Vision is associated with the eyes–part of the facial appearance and wholesomeness and self-esteem. A disfigurement of the eyes is a disability as it results in stigmatization, discrimination, and low self-esteem. This aspect can also be linked to poverty.
The Consequences of Visual Impairment/Blindness and Disability
Further, the UN emphasizes the measurement of disability by the functional limitations of the individual. This method of assessment ensures the links of visual disability to the development of a person-centered approach in eye health. In every country, people blind and vision impaired are part of the disabled group and suffer all the risks and disadvantages inherent in being disabled. All groups involved in eye health are and should be involved in the disability movement advocating for the rights of the disabled, provision of services, and the empowerment of the disabled. Since each person expects a continuum of care, the future demands a closer synergy between the services for prevention of disability, unavoidable disability, and the disability movement.
The Consequences of Visual Impairment/Blindness and an Aging Population
“No other force is likely to shape the future of national health, public finances and policy making as the irreversible rate at which the world's population is aging.”
According to the WHO, people aged over 80 years have doubled since 1980 and the number is estimated to reach two billion by 2050, with most of the increase being in developing countries. Over 70% of blinding conditions occur in persons aged 50 years and above. Age-related chronic eye diseases such as cataract, diabetic retinopathy, glaucoma, age-related macular degeneration, and uncorrected presbyopia will certainly increase. Diabetes and tobacco use are risk factors for cataract, further compounding the burden of blindness in the aged. The aging of the world's population has direct implications for eye health programs–an increased need for eye care services and an opportunity for contributing to the achievement of MDG 1 by reducing visual disability and providing a comprehensive health care system for the aged.
The Consequences of Hunger on Visual Impairment/Blindness
MDG 1 also aims at eradicating extreme hunger. Globally, hunger causes 20% of impairment. The WHO estimates that between 250,000 and 500,000 children go blind every year from Vitamin A deficiency. By participation with and integration into comprehensive child health and nutrition programs, eye health services contribute to the reduction of extreme hunger and its consequences. Agricultural programs, school gardens, disasters, and conflicts may seem far removed from eye health services but these have a direct impact on a population's eye health. Knowledge of and collaboration with these development activities which eradicate extreme hunger are part of an overall strategy to reduce visual disability.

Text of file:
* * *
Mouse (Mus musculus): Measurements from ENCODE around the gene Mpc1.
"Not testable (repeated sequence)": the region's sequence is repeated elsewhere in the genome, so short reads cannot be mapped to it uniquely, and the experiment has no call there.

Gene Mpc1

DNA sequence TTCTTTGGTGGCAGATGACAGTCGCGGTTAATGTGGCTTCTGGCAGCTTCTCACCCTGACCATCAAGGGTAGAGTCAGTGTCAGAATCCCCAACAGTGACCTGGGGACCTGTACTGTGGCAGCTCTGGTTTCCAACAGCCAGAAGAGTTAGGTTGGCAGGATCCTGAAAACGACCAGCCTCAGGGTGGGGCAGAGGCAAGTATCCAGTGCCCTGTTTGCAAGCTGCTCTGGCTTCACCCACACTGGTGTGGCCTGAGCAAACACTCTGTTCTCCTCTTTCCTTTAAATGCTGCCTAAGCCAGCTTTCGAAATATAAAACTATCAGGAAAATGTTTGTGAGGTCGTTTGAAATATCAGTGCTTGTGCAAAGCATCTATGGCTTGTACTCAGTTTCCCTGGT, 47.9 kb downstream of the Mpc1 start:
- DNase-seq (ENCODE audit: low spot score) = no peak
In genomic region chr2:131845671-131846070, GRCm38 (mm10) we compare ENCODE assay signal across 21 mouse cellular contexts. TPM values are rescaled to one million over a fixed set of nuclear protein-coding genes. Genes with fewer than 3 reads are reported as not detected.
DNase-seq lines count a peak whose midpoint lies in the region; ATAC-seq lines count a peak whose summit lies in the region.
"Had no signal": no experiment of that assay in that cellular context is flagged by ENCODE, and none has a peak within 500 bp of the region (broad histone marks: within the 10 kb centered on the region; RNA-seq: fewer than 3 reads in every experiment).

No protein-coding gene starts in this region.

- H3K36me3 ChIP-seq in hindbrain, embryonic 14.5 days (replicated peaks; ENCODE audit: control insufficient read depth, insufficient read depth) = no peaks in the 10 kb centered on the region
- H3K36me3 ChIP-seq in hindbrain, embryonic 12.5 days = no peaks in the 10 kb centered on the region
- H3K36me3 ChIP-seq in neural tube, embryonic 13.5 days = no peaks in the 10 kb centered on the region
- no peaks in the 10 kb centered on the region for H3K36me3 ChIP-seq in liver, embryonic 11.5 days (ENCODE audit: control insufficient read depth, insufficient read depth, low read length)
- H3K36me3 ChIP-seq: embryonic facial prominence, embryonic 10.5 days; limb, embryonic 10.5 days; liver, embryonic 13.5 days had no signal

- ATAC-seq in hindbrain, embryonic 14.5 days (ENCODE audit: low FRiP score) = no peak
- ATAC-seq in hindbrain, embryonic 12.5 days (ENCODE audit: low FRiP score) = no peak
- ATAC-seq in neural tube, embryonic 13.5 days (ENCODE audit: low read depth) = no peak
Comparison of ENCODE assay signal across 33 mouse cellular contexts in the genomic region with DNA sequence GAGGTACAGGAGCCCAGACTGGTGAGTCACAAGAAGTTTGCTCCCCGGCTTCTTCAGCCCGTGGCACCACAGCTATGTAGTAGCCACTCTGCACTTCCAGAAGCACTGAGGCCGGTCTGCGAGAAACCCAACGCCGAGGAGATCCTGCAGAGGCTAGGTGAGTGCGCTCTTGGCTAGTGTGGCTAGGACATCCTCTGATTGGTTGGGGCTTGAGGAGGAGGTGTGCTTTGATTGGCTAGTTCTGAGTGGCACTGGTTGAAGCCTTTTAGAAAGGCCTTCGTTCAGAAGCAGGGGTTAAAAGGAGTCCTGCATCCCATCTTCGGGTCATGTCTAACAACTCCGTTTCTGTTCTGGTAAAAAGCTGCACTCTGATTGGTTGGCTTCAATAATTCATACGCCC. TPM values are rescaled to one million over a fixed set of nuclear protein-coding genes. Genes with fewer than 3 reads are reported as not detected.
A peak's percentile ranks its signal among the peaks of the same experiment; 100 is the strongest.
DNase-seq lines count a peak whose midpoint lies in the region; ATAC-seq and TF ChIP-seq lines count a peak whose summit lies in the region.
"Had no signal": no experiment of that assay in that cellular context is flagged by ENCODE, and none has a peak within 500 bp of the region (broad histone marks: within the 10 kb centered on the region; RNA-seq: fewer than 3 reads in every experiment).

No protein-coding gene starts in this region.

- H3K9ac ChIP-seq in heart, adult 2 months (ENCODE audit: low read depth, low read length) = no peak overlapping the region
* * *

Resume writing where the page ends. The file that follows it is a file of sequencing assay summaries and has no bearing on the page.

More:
MDG 1 is central to all the MDGs and is concerned with economic growth which is pro-poor, social protection, agriculture and disaster management. Eye health has contributed to the attainment of MDG 1 and will continue to do so. However, it will need to expand its engagement with these various factors which affect poverty and hunger.One in four adults is illiterate. The gender disparity is high: 46% of girls in the world's poorest countries have no access to primary education and two-thirds of illiterate adults are women.
Vision0 2020 eye health programs, through providing evidence for, advocating for and providing services for refractive error in children and adults, contributes to ensuring good vision for children and adults and thus their education. For example, Vision0 2020 regional programs in the Eastern Mediterranean Region have developed guidelines for school health programs. In all regions, screening of 5- to 15-years olds yields most health effects, while screening of 11- to 15-years old is the most cost-effective. Through health education children can become agents of change for health in their families and communities.
In many developing countries, children are assigned to assist blind relatives. Eliminating blindness in adults would release these children from such duties giving them the opportunity to go to school. VISION 2020 programs have developed a range of initiatives to find children who are blind and organize childhood blindness campaigns. For example, the ‘restore sight in cataract’ campaigns in Bangladesh and the ‘prevent blindness from retinopathy of prematurity’ in Latin America.[19–22] A seamless link between eye health services, education, and disability sectors will ensure that irreversibly visually impaired children will also achieve primary education and be part of the Education for All campaign.
School enrollment rates have increased, however; support is still needed for strategies to increaseretention l, address marginalized groups and ensure the removal of the gender disparity, etc. to accelerate the achievement of this MDG. Eye health programs will need to be part of these efforts.